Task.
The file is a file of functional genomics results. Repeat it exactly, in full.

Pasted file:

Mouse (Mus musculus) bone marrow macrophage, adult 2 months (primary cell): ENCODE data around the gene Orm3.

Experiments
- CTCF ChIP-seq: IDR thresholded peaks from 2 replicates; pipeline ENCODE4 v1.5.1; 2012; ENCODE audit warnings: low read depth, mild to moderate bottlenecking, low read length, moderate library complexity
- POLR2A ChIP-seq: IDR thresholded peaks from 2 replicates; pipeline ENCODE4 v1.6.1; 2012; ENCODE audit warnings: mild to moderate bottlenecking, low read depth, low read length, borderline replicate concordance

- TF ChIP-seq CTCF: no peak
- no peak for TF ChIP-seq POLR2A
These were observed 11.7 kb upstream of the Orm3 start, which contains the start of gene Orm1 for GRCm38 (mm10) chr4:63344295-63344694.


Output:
Mouse (Mus musculus) bone marrow macrophage, adult 2 months (primary cell): ENCODE data around the gene Orm3.

Experiments
- CTCF ChIP-seq: IDR thresholded peaks from 2 replicates; pipeline ENCODE4 v1.5.1; 2012; ENCODE audit warnings: low read depth, mild to moderate bottlenecking, low read length, moderate library complexity
- POLR2A ChIP-seq: IDR thresholded peaks from 2 replicates; pipeline ENCODE4 v1.6.1; 2012; ENCODE audit warnings: mild to moderate bottlenecking, low read depth, low read length, borderline replicate concordance

- TF ChIP-seq CTCF: no peak
- no peak for TF ChIP-seq POLR2A
These were observed 11.7 kb upstream of the Orm3 start, which contains the start of gene Orm1 for GRCm38 (mm10) chr4:63344295-63344694.